As advertisers continue to raise the bar with this year’s innovative Super Bowl ads, Fox Sports is planning some new bells and whistles to spruce up its in-game coverage as well.
This year’s shiny new toy is Be the Player, which can generate a POV perspective of any player on the field, using 38 different 5K cameras placed around Houston’s NRG Stadium. Fox Sports has teamed up with Intel for the enhancement, which places a virtual camera at the player’s eye line.
“We’re capturing enough data from an array of cameras around the field, that we don’t have to put a camera inside the helmet. That’s what allows us to be able to take the actual perspective, not computer-generated, this is the actual video, that we can put ourselves in any perspective from any player’s helmet on the field,” said Fox Sports president, COO and executive producer Eric Shanks.
As for how frequently it will be deployed during the game, Shanks said it will be up to Troy Aikman, who will be calling the game with Joe Buck. “Troy has been involved in helping craft this technology, to make sure it is what he wants to see, and that it’s accurate. On a play, if Troy wants us to put it through this technology, we’re going to do it, to help him tell a story. So I would imagine maybe a few times during the game,” said Shanks.
This is Fox’s eighth Super Bowl, and over the years Shanks has figured out what the game’s 100-million-plus viewers do, and don’t, want to see. “We really don’t do a ton of Xs and Os. We go out there wanting to entertain, enlighten, tell great stories in a fun way. The Super Bowl is a day where we try to do things that shine a light on unifying the country. It’s not just this year. If you look back at our past Super Bowls, it is this real patriotic, unifying holiday, and we take it seriously,” said Shanks.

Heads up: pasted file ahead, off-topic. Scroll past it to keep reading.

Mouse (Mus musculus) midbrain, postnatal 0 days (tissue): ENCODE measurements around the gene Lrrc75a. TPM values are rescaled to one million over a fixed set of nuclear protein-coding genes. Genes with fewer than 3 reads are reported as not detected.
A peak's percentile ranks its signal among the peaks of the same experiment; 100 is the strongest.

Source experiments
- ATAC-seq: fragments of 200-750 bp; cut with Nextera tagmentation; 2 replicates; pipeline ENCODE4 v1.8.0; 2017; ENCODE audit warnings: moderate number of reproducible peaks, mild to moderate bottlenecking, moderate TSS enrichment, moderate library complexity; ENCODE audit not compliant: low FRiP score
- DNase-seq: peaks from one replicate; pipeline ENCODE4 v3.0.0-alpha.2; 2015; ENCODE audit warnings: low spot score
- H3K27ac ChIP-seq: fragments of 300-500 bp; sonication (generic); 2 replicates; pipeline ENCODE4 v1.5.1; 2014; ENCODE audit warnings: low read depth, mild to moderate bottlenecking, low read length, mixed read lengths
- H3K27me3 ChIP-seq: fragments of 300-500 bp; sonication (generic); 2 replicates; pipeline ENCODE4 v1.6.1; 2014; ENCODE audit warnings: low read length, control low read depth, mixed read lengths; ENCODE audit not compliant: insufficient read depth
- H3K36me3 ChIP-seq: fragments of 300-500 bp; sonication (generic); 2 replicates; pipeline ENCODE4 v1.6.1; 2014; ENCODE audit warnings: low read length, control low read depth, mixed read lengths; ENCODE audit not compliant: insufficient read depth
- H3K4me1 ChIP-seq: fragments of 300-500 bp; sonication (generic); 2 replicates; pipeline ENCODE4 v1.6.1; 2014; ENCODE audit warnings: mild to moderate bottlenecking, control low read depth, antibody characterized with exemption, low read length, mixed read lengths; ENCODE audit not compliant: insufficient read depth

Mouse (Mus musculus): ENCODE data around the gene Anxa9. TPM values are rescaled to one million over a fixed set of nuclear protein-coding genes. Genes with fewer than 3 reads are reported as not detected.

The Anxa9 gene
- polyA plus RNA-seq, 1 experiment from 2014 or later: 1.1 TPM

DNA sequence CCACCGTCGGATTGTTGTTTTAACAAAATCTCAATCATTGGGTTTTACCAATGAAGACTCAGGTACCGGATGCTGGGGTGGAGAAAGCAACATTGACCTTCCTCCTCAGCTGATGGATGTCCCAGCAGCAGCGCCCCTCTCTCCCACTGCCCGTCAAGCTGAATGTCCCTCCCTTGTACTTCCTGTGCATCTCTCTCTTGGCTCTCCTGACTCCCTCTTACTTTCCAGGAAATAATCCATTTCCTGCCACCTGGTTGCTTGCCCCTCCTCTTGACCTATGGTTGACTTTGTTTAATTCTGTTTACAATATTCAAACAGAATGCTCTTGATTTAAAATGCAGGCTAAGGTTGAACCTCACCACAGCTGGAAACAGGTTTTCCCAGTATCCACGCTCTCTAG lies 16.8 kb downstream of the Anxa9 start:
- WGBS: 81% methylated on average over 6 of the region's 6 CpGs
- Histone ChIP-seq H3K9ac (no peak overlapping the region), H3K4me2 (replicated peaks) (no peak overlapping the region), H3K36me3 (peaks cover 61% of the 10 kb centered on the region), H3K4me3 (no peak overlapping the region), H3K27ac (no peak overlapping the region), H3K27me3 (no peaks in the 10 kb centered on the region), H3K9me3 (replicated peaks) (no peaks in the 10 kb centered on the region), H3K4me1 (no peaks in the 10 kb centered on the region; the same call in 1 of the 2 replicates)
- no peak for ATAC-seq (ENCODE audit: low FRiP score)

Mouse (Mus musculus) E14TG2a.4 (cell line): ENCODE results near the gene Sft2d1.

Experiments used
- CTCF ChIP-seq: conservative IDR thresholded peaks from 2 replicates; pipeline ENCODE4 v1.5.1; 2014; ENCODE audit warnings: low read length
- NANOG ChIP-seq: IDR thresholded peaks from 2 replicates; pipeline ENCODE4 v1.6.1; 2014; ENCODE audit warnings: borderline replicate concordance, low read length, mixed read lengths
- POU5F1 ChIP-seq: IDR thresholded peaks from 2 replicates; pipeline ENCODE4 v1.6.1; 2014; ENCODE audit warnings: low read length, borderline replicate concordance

Shanks will also be tasked with making sure that he squeezes in all of the game’s ad pods—brands have shelled out close to $5 million per spot—and integrations. “The creativity and integration that our advertising partners are looking for in these things, every year their expectations are higher and higher. They want to break through, and do something unique. And so, the amount of time we’ve spent with brands and clients making sure that we help them achieve their goals with the integrations and live components, that gets greater each Super Bowl,” he said. “In the game itself, there’s actually very few enhancements, there’s probably only a few things in-game that you need to do. But you’ve got to do them right.”
While Shanks told reporters last month Super Bowl ratings have “become a little bit bulletproof,” and are more reliant on the star power and match-ups rather than the quality of the gameplay itself, that doesn’t mean he’ll be any less nervous on Monday morning to hear how many viewers his telecast pulled in.
“The worry is only, are you going to be pleasantly surprised? Because I don’t think anybody worries that the Super Bowl is not going to be massive as far as ratings go. It’s just, are you going to wake up and be pleasantly surprised and is everybody going to be high-fiving because A) we did a good job with the broadcast and B) the viewers rewarded us and the viewers rewarded the game?” he said.
Fox’s 2014 telecast was watched by a then-record 112.2 million viewers, even though the Seattle Seahawks blew out the Denver Broncos 43-8. Last year’s game, Super Bowl 50 on CBS, was the third most-watched U.S. telecast of all time, with 111.9 million viewers. The 2015 Super Bowl on NBC is still the record-holder, with 114.4 million total viewers.
While Fox’s Super Bowl pregame will start at 2 p.m., just as it did last time, Fox is staring its Super Bowl programming at 11 a.m., with NFL Films’ Road to the Super Bowl. At noon, Fox will air a special Super Bowl edition of Undisputed, its FS1 daily sports show with Skip Bayless and Shannon Sharpe. Then Fox Super Bowl Kickoff will air at 1 p.m.